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I'm writing a Java component that will be doig pretty heavy-duty work on some big data. Obviously, therefore, efficiency (both speed and memory) is paramount.

I'm also just starting to work with IoC and dependency injection frameworks for the first time (such Spring AOP, Google Guice, etc.), and was wondering if they could help me out at all.

What I'd like to do is something like this (all throughout my code):

List<MyData> oMyData = new List<MyData>();

Then, in some XML config file (or however the framework configures injections), I would specify that every time an instance of List is created, to inject, say, an ArrayList<MyData> as its implementation.

This way, if, down the road, I decide to use a different implementation, or even something homegrown that suits my application more efficiently than anything provided by Java Collections, I only need to change the class that gets injected. No other modifications would be necessary, and my code will run that much more efficiently.

Is this is a possible solution, or is this just big dreaming? Again, because I'm so new to IoC frameworks it's tough to tell what objects injections will work on, whether generics can be preserved during injection, and all sorts of other complicating details I can't seem to find answers to anywhere else.

Thanks in advance for any insight or recommendations!

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4 Answers 4

up vote 3 down vote accepted

This does not sound like a classic scenario for an IOC container, but you could use a factory method.

public static List<MyData> createDataList(){
    return new ArrayList<MyData>();
}

Use this factory method all over your app. Now if you want to use a different list implementation, just change this method. Look mom, no container needed.

Just to be clear: IOC is an awesome concept. But I don't think what you are talking about is a classic scenario for IOC.

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Then from here, you could use IOC to choose different factories at run-time. AFAIK, IOC is about injecting instances of classes, not classes themselves, so the function wouldn't be static. –  Chris Sep 20 '11 at 13:41
    
@Chris the approach with different factories is of course valid, but probably not for a task as basic as this one. –  Sean Patrick Floyd Sep 20 '11 at 13:45
    
Thanks Sean! I do have a couple of reservations though. First off, although I'm still a fairly new enterprise developer, it has been beaten into me time and time again that factory methods are on their way "out" because they are difficult to test, and that dep. injections are the new way to go. Can you quickly explain why you think IOC is a great concept, but just not for this scenario? At the end of the day I want the best/most elegant solution, so I have no preference either way (factory or injection), I'm just curious about which scenarios call for factory vs. injection solutions. Thanks! –  IAmYourFaja Sep 20 '11 at 13:50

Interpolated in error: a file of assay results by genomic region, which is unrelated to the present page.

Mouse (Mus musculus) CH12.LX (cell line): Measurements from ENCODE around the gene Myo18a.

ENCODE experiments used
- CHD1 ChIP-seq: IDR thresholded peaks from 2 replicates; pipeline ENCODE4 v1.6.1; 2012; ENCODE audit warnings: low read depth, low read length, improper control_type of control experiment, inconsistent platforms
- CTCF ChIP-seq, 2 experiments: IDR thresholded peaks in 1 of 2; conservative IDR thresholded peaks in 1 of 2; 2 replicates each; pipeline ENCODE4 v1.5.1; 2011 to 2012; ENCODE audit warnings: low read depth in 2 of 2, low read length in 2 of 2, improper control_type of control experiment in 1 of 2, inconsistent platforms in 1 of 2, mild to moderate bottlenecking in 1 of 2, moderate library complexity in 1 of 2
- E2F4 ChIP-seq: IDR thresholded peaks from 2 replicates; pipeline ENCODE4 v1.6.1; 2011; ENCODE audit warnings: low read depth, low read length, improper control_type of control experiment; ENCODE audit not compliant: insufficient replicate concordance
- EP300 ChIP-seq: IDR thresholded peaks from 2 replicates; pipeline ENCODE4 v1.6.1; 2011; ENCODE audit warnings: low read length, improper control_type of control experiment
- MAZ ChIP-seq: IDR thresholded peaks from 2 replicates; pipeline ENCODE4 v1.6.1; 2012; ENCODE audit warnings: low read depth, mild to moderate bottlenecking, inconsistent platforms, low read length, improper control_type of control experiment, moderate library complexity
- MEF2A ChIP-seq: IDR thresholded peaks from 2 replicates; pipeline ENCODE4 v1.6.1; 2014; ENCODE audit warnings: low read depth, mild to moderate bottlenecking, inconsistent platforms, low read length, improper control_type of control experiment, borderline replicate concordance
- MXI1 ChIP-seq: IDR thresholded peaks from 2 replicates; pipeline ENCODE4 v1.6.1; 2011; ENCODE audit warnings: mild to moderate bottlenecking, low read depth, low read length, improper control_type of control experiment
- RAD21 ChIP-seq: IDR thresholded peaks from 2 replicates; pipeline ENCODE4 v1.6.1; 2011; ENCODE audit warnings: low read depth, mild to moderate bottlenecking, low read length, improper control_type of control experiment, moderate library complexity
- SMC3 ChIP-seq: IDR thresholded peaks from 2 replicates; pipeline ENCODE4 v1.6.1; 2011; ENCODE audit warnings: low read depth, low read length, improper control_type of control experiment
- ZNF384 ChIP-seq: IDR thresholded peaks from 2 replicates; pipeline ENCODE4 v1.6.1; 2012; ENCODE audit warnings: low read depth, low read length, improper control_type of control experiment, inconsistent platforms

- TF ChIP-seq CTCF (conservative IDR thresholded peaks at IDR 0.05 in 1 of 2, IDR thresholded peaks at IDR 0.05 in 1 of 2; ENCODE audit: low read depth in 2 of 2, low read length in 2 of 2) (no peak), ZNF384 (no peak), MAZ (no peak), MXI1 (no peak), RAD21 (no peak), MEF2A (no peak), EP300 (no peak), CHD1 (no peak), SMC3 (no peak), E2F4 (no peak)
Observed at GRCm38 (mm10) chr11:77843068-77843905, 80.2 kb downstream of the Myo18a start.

@Mara true, factory methods for business Objects are evil. But this is infrastructure stuff and here, factory methods are valid, as long as you keep them simple and universal. If you let your factory method return a list implementation that relies on a database or any other external preconditions, then I'll agree, IOC would be a lot better. But if you are just experimenting with Collection types, factory methods should suffice. –  Sean Patrick Floyd Sep 20 '11 at 13:54
    
Last quick question - why are factory methods evil for business stuff? At the end of the day aren't they all just objects? I'm sure you are right I'm just not understanding the difference between an ArrayList or some bean floating around on an app server. Thanks again for all your help so far! –  IAmYourFaja Sep 20 '11 at 13:57

Is this what you're looking for ?

<util:list list-class="java.util.ArrayList" value-type="your.package.YourClass">
    <!-- list elements here -->
</util:list>

This comes out-of-the box with spring...

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What you are aiming is very much possible , and in fact a good recommended practice , also called as Dependency Injection.

You can use Spring for this. Ofcourse the exact syntax of injecting the object is going to be much different than what you show here.

IN Spring , for example , you would write

List<MyData> oMyData = factory.getBean("MyData")

IN a separate config file , you specify exactly what is MyData , and this will get injected.

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As said before your case description is somewhat unconventional for a DI solution. Especially to tune performance that way seams somewhat inappropriate. I suspect to really succeed on this you would even need more than one implementation for different places of injection. If you want to go for that I recommend to use Silk DI. It allows to binds to different List implementations under different circumstances http://www.silkdi.com/userguide/binds.html#targeting with just a few bindings.

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